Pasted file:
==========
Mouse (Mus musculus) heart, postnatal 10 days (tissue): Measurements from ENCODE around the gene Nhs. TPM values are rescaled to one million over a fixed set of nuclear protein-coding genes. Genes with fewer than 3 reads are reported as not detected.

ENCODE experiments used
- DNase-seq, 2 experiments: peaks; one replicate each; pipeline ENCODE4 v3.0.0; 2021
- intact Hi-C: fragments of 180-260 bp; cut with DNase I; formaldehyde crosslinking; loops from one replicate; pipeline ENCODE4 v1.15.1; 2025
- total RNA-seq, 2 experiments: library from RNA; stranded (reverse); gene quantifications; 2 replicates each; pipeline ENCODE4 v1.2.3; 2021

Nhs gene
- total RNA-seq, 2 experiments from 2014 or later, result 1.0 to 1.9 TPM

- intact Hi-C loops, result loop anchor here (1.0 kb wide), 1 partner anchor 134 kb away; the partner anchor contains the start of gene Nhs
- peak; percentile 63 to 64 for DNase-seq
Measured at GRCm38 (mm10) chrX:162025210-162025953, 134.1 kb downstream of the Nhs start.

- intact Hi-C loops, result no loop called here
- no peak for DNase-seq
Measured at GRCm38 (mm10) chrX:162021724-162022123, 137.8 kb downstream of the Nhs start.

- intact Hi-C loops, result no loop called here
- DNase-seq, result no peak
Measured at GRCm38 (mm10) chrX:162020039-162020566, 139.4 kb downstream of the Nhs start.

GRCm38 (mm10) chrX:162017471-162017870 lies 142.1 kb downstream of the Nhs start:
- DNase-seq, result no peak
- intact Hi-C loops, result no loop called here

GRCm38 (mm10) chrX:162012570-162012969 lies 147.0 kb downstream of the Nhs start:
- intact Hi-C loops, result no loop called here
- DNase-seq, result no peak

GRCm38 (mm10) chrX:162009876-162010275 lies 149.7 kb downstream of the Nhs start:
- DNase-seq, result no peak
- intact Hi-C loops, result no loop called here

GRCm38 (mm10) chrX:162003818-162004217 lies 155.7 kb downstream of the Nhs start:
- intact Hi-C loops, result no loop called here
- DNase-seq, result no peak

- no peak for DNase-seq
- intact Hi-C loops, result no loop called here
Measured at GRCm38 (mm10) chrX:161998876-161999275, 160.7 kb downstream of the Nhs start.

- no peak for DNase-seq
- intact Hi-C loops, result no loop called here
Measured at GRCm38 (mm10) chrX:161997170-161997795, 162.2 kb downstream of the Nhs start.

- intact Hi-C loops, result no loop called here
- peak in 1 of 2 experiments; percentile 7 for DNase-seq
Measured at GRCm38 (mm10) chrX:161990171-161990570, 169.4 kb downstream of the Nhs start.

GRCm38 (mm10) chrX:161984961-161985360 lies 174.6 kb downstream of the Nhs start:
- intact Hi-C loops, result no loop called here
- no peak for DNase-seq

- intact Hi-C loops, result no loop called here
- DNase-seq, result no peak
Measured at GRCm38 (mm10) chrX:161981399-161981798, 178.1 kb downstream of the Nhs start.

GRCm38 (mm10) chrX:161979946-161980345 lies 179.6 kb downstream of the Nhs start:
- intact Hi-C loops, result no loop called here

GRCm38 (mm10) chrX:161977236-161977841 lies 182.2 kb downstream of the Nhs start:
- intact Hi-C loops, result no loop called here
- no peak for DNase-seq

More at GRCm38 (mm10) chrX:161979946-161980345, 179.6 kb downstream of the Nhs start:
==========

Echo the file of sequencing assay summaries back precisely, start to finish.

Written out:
Mouse (Mus musculus) heart, postnatal 10 days (tissue): Measurements from ENCODE around the gene Nhs. TPM values are rescaled to one million over a fixed set of nuclear protein-coding genes. Genes with fewer than 3 reads are reported as not detected.

ENCODE experiments used
- DNase-seq, 2 experiments: peaks; one replicate each; pipeline ENCODE4 v3.0.0; 2021
- intact Hi-C: fragments of 180-260 bp; cut with DNase I; formaldehyde crosslinking; loops from one replicate; pipeline ENCODE4 v1.15.1; 2025
- total RNA-seq, 2 experiments: library from RNA; stranded (reverse); gene quantifications; 2 replicates each; pipeline ENCODE4 v1.2.3; 2021

Nhs gene
- total RNA-seq, 2 experiments from 2014 or later, result 1.0 to 1.9 TPM

- intact Hi-C loops, result loop anchor here (1.0 kb wide), 1 partner anchor 134 kb away; the partner anchor contains the start of gene Nhs
- peak; percentile 63 to 64 for DNase-seq
Measured at GRCm38 (mm10) chrX:162025210-162025953, 134.1 kb downstream of the Nhs start.

- intact Hi-C loops, result no loop called here
- no peak for DNase-seq
Measured at GRCm38 (mm10) chrX:162021724-162022123, 137.8 kb downstream of the Nhs start.

- intact Hi-C loops, result no loop called here
- DNase-seq, result no peak
Measured at GRCm38 (mm10) chrX:162020039-162020566, 139.4 kb downstream of the Nhs start.

GRCm38 (mm10) chrX:162017471-162017870 lies 142.1 kb downstream of the Nhs start:
- DNase-seq, result no peak
- intact Hi-C loops, result no loop called here

GRCm38 (mm10) chrX:162012570-162012969 lies 147.0 kb downstream of the Nhs start:
- intact Hi-C loops, result no loop called here
- DNase-seq, result no peak

GRCm38 (mm10) chrX:162009876-162010275 lies 149.7 kb downstream of the Nhs start:
- DNase-seq, result no peak
- intact Hi-C loops, result no loop called here

GRCm38 (mm10) chrX:162003818-162004217 lies 155.7 kb downstream of the Nhs start:
- intact Hi-C loops, result no loop called here
- DNase-seq, result no peak

- no peak for DNase-seq
- intact Hi-C loops, result no loop called here
Measured at GRCm38 (mm10) chrX:161998876-161999275, 160.7 kb downstream of the Nhs start.

- no peak for DNase-seq
- intact Hi-C loops, result no loop called here
Measured at GRCm38 (mm10) chrX:161997170-161997795, 162.2 kb downstream of the Nhs start.

- intact Hi-C loops, result no loop called here
- peak in 1 of 2 experiments; percentile 7 for DNase-seq
Measured at GRCm38 (mm10) chrX:161990171-161990570, 169.4 kb downstream of the Nhs start.

GRCm38 (mm10) chrX:161984961-161985360 lies 174.6 kb downstream of the Nhs start:
- intact Hi-C loops, result no loop called here
- no peak for DNase-seq

- intact Hi-C loops, result no loop called here
- DNase-seq, result no peak
Measured at GRCm38 (mm10) chrX:161981399-161981798, 178.1 kb downstream of the Nhs start.

GRCm38 (mm10) chrX:161979946-161980345 lies 179.6 kb downstream of the Nhs start:
- intact Hi-C loops, result no loop called here

GRCm38 (mm10) chrX:161977236-161977841 lies 182.2 kb downstream of the Nhs start:
- intact Hi-C loops, result no loop called here
- no peak for DNase-seq

More at GRCm38 (mm10) chrX:161979946-161980345, 179.6 kb downstream of the Nhs start: